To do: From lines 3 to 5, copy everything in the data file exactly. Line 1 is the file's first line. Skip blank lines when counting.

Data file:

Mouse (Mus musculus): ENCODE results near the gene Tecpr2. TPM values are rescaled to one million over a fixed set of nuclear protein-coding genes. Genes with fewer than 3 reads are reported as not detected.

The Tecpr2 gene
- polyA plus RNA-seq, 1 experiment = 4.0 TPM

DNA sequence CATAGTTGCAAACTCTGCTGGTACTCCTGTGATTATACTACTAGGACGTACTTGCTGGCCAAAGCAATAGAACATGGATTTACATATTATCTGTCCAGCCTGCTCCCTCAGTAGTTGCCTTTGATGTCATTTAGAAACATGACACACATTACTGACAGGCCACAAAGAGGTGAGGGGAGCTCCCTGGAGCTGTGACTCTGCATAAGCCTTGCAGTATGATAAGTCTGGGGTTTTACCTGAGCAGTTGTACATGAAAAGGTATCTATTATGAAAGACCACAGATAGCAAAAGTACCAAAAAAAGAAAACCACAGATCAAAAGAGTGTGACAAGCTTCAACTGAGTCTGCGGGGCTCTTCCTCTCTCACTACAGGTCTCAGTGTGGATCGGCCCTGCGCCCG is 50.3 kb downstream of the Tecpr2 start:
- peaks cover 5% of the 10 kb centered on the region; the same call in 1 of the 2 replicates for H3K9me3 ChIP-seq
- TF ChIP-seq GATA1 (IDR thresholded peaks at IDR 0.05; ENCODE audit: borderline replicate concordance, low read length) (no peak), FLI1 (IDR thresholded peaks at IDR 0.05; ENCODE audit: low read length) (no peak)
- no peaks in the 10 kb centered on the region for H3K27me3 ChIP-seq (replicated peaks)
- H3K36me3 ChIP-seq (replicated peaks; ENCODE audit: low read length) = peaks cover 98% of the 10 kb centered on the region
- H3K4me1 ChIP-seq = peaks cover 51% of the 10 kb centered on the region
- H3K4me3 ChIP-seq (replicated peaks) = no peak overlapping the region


- polyA plus RNA-seq, 1 experiment = 4.0 TPM

DNA sequence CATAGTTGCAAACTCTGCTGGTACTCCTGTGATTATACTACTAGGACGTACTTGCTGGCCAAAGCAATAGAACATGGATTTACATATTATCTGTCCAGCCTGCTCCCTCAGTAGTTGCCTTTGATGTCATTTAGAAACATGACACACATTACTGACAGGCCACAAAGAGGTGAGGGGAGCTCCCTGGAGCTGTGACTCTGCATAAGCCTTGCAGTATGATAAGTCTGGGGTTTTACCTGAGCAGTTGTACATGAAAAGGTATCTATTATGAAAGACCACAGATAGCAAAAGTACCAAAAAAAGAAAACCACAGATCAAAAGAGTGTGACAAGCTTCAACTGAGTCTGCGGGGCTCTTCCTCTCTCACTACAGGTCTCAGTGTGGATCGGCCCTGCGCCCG is 50.3 kb downstream of the Tecpr2 start:
- peaks cover 5% of the 10 kb centered on the region; the same call in 1 of the 2 replicates for H3K9me3 ChIP-seq